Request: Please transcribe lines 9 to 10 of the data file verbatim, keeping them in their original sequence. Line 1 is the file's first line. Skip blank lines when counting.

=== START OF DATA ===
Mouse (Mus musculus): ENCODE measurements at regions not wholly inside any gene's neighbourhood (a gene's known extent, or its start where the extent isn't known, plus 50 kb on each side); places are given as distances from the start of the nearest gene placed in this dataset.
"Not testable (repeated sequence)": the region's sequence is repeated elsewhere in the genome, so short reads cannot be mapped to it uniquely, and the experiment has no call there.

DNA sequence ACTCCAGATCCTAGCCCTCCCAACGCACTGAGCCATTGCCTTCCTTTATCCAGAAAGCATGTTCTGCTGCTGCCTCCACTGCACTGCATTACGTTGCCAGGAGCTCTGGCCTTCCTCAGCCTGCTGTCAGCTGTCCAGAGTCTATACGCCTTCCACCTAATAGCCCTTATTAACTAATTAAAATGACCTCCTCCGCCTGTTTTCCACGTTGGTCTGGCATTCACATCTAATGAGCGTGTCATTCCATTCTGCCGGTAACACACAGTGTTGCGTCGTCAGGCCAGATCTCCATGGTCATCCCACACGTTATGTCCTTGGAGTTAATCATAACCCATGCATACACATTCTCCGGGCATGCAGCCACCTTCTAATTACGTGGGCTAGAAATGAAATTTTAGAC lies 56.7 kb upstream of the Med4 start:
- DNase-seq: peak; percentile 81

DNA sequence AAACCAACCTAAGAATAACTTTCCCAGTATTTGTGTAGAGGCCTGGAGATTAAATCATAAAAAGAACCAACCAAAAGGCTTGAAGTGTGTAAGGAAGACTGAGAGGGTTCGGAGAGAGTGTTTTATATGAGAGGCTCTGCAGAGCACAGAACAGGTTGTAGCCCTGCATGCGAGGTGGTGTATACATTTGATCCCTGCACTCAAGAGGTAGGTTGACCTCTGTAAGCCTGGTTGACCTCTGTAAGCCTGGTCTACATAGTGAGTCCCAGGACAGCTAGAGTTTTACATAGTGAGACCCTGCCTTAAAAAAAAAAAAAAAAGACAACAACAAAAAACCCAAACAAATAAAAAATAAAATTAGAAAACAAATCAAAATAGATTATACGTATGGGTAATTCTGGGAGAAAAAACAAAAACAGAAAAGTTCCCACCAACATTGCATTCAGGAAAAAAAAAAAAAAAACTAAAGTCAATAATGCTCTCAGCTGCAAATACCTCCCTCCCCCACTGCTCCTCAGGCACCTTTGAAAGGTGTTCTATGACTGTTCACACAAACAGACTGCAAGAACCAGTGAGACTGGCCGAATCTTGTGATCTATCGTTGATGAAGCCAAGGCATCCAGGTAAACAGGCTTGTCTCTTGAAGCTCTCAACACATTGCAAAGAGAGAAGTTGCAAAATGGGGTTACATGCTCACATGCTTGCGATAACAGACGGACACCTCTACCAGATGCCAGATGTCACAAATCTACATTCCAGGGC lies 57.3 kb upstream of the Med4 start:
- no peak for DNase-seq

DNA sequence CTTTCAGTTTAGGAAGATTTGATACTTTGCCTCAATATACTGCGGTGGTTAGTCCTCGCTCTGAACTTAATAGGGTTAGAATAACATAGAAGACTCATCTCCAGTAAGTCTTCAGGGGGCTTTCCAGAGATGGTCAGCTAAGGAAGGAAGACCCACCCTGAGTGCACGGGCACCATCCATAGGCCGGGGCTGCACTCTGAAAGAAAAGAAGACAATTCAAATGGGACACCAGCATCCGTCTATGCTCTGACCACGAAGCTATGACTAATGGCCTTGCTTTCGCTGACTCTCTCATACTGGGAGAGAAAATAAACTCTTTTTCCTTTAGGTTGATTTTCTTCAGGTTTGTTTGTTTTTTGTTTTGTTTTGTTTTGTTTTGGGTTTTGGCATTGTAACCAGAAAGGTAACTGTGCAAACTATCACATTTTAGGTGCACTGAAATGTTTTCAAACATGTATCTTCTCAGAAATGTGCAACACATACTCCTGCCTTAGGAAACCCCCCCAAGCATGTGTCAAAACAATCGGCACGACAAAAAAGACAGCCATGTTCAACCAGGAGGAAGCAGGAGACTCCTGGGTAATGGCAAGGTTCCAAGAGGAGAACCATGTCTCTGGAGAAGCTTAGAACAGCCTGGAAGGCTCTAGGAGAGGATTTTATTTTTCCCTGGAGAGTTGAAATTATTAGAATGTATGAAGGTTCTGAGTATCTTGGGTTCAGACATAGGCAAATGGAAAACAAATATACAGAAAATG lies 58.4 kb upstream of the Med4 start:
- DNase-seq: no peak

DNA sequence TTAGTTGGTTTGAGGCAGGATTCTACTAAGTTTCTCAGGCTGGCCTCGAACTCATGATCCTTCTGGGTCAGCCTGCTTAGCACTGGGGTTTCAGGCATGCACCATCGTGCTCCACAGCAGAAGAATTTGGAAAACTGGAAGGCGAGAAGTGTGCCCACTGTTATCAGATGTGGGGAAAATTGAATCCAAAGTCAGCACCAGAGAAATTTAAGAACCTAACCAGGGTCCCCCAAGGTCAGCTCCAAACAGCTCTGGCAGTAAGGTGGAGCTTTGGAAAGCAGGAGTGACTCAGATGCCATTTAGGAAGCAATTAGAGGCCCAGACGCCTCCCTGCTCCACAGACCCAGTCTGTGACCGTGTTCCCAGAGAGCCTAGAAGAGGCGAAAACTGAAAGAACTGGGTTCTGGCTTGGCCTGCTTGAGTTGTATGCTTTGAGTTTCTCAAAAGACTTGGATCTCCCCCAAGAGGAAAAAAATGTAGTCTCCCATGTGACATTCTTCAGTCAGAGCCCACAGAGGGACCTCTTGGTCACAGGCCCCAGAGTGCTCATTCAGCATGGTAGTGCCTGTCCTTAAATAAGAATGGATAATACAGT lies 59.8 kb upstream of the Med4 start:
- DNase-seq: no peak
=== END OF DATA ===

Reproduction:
DNA sequence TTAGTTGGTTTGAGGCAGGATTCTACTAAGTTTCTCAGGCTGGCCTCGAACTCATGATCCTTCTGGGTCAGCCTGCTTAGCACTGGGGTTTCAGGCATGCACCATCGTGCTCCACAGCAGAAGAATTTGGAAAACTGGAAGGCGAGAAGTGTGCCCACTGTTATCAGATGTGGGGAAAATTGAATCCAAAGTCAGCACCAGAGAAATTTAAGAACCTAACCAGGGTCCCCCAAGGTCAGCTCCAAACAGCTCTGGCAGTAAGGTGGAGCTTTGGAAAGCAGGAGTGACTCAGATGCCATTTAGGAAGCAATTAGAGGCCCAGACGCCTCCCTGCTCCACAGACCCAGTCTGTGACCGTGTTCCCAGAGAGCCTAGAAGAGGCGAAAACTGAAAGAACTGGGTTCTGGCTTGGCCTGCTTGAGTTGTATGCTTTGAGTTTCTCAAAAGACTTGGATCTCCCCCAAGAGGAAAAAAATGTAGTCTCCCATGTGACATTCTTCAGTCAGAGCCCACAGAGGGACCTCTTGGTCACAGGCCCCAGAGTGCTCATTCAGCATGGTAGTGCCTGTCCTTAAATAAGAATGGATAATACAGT lies 59.8 kb upstream of the Med4 start:
- DNase-seq: no peak